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The reason we exist in whichever capacity we are exploring, e.g. as a person, as a leader or as a team. This may also be termed our purpose or mission.
The responsibility of how we choose to live our life or work in our team. This includes the values, standards and behaviours we choose to live and work by.
Our results are what we need to achieve in order to fulfil our purpose. What is the overall vision and what are the milestones that we need to hit to achieve it? This may include KPIs in a professional sense so that our progress can be measured.
The roles we play in pursuit of our goals. What roles are required to achieve our results? How do they fit together and can you see how they align to the purpose?
The relationships we develop on our journey.
What relationships do we require to achieve our desired results?
Which of our current relationships benefit us (and also benefit the other person/team/organisation)?
How do we get the best from our relationships?
What are we missing that we could get by forming new relationships (or improving existing ones)?
Who are the stakeholders involved in our journey and what outcomes do each require to ensure everyone is happy?
The resources we gather or collect on our journey. These can be personal resources that we can build into a bank and draw upon when required, or 'best practice' resources that enable us to draw on the best of others to help us move forward. It can also include the physical resources, such as the plant, machinery and workforce required to do our jobs to our best.
Each of our programmes may have different tools that help you explore each of the 6Rs. However, in most cases, the tools you will find in one programme will work in the context of another programme, so there is nothing to stop you taking the tools provided in our Personal Leadership programme and applying them to a team context, for example. As you build your toolkit, you will find out what works best for you and you can experiment with how you wish to apply the tools to achieve the greatest benefit.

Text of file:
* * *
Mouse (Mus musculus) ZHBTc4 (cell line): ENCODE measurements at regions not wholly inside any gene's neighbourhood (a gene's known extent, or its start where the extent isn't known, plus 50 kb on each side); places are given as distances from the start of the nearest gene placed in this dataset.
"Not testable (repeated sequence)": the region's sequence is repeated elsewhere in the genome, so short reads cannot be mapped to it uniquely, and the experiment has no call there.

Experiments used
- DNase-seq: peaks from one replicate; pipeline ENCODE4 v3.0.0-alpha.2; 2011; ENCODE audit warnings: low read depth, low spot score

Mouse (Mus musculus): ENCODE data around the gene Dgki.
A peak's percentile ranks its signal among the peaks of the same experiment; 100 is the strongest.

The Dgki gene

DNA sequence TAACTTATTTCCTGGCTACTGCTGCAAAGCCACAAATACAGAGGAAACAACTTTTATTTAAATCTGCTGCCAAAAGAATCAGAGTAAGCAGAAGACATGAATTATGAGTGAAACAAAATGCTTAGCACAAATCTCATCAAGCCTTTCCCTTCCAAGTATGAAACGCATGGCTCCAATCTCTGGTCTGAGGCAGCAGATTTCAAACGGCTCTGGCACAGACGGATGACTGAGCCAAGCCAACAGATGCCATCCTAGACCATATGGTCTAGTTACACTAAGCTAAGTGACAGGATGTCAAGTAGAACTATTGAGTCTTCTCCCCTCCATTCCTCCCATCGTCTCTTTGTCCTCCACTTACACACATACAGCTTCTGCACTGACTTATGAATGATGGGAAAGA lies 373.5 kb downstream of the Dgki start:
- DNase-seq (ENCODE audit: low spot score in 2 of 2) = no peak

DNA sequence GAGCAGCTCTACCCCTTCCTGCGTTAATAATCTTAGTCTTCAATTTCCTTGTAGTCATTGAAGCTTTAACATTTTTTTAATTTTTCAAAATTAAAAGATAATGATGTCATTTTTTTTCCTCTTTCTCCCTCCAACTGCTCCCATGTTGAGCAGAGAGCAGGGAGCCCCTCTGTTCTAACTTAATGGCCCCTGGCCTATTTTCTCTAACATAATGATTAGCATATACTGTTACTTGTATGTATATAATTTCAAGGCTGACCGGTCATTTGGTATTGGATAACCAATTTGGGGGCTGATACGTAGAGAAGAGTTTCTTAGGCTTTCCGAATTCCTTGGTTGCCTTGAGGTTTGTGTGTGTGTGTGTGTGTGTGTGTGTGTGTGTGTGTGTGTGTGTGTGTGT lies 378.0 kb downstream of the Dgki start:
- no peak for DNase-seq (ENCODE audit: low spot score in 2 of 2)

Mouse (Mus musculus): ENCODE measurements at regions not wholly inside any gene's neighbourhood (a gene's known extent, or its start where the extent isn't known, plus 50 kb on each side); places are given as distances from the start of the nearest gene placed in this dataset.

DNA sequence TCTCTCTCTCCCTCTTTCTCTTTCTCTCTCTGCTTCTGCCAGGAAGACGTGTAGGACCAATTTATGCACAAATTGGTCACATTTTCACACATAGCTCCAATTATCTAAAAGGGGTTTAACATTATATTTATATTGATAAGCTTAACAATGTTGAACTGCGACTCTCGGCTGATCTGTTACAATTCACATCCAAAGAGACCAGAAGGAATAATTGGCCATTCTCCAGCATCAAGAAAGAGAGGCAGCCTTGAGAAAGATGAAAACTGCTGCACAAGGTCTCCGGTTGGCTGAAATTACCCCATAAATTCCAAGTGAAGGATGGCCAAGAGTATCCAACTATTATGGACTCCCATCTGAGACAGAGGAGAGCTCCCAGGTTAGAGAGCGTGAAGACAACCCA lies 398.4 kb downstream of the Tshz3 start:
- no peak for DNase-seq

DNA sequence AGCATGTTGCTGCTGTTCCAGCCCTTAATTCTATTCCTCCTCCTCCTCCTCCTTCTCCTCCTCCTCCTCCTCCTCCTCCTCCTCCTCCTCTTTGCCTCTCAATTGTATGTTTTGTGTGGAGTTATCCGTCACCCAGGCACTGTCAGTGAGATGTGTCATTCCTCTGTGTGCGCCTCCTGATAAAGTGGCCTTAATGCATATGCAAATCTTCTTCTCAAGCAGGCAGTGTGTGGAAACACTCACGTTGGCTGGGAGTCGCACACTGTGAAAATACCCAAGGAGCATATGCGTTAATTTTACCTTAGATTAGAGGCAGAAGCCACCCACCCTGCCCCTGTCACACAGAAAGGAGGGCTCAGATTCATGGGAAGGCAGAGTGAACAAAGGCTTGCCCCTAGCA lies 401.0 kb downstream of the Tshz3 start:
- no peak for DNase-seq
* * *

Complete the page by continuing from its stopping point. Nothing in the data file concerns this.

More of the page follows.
The 6Rs is one of our core frameworks. Developed by The Performance Learning Company, it works in tandem with the 6Cs of Accountability and is a brilliant framework for helping you explore your development journey.
The 6Rs is not subject-specific. It will help you gain clarity in whichever area you are focusing on; hence, it is the core exploration framework in our development programmes on wellbeing, leadership and teaming.
As you work through the programmes, you will build your commitment and congruence as you align your purpose and values in support of your goals. Identifying the most important relationships and maximising their quality will support your journey, and understanding and drawing on your resources will help increase your courage and competence for the tasks ahead. Prioritising the actions and habits you need to build and practise will also help you to manage your capacity, reducing or eliminating activities that get in the way and deviate you from the path you wish to follow.
Supporting the 6Rs is a seventh 'R' that permeates our programmes - Reflection.
Learning is fundamental to our progress and success; therefore, we believe in always looking for opportunities to develop and maximise our learning. Once you have set your intentions and put your learning and hypotheses into action, reflecting on the process is a fantastic way to keep learning in order to improve next time. And, of course, it's free!
There are many tools and models you can use to help you reflect, but we often recommend using Gibbs' Reflective Cycle. The key steps in our slightly adapted version are outlined below.
1. Description: what happened?
This should be a factual account of what happened for the task/project/time period you are reviewing.
2. Feelings: how did I/we feel?
This is the emotional account of 'what happened', focusing on the feelings in play rather than the facts of what took place.
3a. Evaluation: what worked?
For the task/project/time period you are reviewing, what worked or went well?
3b. Evaluation: what didn't work?
For the task/project/time period you are reviewing, what didn't work or go to plan?
4. Analysis: what sense does it make?
Why did what happened, happen, e.g. why did x go well but y went wrong?
5. Conclusion: what did I/we learn?
What have we learned, either from what went wrong or what went right, and indeed from the experience as a whole, that can benefit us in future?
6. Action plan: what will I/we do now?
Given everything we have learned from our review, what actions will we now put into practice to help us improve, or what will we do next time we are in the same position/working on this kind of project again that will help us get a better outcome?
It is advisable to set a regular cadence for reflective reviews. A weekly review is usually a good starting point, and you can choose to increase the frequency if you find that it would benefit you. You can also experiment with using multiple review models simultaneously; for example, you might choose to use a daily scrum review supported by a weekly Gibbs review.
The 6Rs framework is the core exploration framework upon which the following programmes are built:
If you'd like to find out more, or discuss how our programmes can help you, your team or your organisation, please contact us to arrange a free consultation.